One of the best ways to gain technical understanding is to observe how established companies reason about and write about their technical challenges. As a product manager, being able to read between the lines of a technical document is a crucial skill and can be the difference between nuance and confusion.
In this post, we’ll read Facebook’s engineering blog post detailing their web app redesign and provide commentary around some key points in the article. I recommend reading over their post once, then reading this article, then reading the original post one last time and seeing what you pick up the second time around.
Original Article: Rebuilding our tech stack for the new Facebook.com
The authors split the post in four main categories of optimization. From their subtitles:
- Rethinking CSS to unlock new capabilities
- Modernizing data-fetching to get it as early as possible
- Route maps and definitions for faster navigation
These categories represent different approaches for optimizing different aspects of the site, but underlying all of them is a fundamental concept that drives all of the changes: shrink the code size.
The basic premise is that the more code you have to send over the network to the client app, the slower your app will be. In this situation, the app is more constrained by network performance (how fast the computer can download the necessary files) than it is by the computer’s performance itself (how fast its processor can execute the code). The work described in the post mostly amounts to increasingly clever ways of optimizing the amount of code that is sent over the network.
Let’s dig in.
Defining the Process
Throughout the process, we anchored our work around two technical mantras:
As little as possible, as early as possible. We should deliver only the resources we need, and we should strive to have them arrive right before we need them.
Engineering experience in service of user experience. The end goal of our development is all about the people using our website. As we think about the UX challenges on our site, we can adapt the experience to guide engineers to do the right thing by default.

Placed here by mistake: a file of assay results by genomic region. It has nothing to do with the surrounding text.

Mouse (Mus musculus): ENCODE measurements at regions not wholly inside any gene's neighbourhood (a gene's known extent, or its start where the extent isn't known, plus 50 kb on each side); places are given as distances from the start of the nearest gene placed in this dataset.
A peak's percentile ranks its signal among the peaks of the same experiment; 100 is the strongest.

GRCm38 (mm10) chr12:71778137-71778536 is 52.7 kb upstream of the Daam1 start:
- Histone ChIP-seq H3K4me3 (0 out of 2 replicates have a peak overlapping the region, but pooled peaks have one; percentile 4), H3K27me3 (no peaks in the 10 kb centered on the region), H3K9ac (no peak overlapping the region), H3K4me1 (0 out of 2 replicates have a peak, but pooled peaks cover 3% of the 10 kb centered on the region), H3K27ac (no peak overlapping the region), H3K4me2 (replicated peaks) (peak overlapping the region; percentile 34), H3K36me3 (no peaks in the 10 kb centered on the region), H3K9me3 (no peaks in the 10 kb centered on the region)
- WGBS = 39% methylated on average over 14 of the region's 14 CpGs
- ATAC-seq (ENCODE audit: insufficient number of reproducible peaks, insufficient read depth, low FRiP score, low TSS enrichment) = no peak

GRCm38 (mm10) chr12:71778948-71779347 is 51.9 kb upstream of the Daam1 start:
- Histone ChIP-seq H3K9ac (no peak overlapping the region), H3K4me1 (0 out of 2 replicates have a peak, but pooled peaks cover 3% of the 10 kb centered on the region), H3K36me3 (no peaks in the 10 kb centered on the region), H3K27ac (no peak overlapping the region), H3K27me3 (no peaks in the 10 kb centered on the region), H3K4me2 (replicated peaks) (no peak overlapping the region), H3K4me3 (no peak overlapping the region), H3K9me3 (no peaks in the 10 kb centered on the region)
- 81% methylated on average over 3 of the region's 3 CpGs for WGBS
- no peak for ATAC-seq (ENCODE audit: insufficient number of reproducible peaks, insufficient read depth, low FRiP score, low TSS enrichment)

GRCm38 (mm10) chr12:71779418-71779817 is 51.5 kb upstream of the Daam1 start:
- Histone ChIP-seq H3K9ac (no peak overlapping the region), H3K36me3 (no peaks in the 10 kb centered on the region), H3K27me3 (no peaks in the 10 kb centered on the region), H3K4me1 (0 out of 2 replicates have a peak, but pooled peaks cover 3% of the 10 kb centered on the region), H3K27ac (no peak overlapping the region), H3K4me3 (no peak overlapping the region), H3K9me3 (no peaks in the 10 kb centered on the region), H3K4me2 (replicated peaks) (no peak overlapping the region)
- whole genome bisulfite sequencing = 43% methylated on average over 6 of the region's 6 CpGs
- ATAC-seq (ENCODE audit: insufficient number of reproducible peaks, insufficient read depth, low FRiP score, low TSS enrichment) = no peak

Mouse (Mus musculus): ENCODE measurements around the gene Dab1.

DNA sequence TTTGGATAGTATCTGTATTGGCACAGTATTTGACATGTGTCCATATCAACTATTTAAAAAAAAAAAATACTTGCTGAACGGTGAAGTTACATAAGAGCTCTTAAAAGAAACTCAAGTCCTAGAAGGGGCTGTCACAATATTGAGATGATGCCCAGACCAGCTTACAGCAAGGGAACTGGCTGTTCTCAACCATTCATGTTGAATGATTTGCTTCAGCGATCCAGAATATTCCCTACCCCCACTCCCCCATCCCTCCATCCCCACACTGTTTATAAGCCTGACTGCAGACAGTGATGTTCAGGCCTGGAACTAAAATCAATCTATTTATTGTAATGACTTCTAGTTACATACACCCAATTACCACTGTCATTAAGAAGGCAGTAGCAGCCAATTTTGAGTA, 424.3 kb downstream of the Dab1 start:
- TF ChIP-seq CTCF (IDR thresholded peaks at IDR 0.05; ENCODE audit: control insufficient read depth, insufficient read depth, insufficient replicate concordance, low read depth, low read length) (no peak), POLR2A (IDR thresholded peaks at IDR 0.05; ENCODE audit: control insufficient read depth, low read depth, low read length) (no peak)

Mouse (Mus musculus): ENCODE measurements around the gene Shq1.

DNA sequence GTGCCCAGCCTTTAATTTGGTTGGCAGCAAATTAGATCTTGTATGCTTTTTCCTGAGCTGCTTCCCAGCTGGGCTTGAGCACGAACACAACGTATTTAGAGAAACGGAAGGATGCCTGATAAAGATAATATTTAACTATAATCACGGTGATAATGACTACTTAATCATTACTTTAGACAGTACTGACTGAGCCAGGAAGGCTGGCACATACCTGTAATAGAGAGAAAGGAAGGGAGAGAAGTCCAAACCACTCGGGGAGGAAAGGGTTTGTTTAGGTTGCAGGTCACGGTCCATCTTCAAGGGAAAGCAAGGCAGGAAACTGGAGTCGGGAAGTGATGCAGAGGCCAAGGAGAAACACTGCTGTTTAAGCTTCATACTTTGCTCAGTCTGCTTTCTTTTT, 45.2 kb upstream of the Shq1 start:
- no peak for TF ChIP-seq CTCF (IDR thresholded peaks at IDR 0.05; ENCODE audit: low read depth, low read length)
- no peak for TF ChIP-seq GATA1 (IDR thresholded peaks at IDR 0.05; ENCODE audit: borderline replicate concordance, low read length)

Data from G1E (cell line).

Establishing these mantras is extremely important from a project-level perspective. Any technical plan — especially one as large and ambitious as this — will inevitably accumulate riders and amendments as though it were a proposal to congress. By focusing the goal of the redesign and distilling them into a catchy and understandable one-liner, the teams working on the redesign are empowered to say no to superfluous changes.
The second point (“Engineering experience in service of user experience”) also acts as a counter to the first (“As little as possible, as early as possible”). Left unchecked, there’s likely no end to the optimizations senior engineers can come up with (as an intern, I was on a team that tried to do just that). By filtering engineering ideas through the lens of “in service of user experience”, the team has a heuristic with which they can decide what is actually useful.
Through the experts examined below, we’ll see how As little as possible, as early as possible is reflected in the various optimizations the teams chose to implement.
What You Write Isn’t What You Get
Generating atomic CSS to reduce homepage CSS by 80 percent
On our old site, we were loading more than 400 KB of compressed CSS (2 MB uncompressed) when loading the homepage, but only 10 percent of that was actually used for the initial render. We didn’t start out with that much CSS; it just grew over time and rarely decreased. This happened in part because every new feature meant adding new CSS.
We addressed this by generating atomic CSS at build time. Atomic CSS has a logarithmic growth curve because it’s proportional to the number of unique style declarations rather than to the number of styles and features we write. This lets us combine the generated atomic CSS from across our site into a single, small, shared stylesheet. As a result, the new homepage downloads less than 20 percent of the CSS the old site downloaded.
In the early days of the web, WYSIWYG (“What you see is what you get”, pronounced “wizzy-wig”) was a groundbreaking concept. You can see it today in SquareSpace page editor — the edits you make are reflected in a live preview, and that preview is exactly what you’ll see when you publish the changes.
In simple programs, the exact code written by the programmer is more-or-less executed by the computer, in a WYSIWGY style. But as a program grows and the amount of code increases, it becomes less and less sustainable to take a programmer’s code at their word. Code habits that might have been reasonable in a smaller project, when replicated across thousands of programmers, will eventually lead to enough bloat that the CSS on Facebook takes up more memory than was available on the Apollo landers.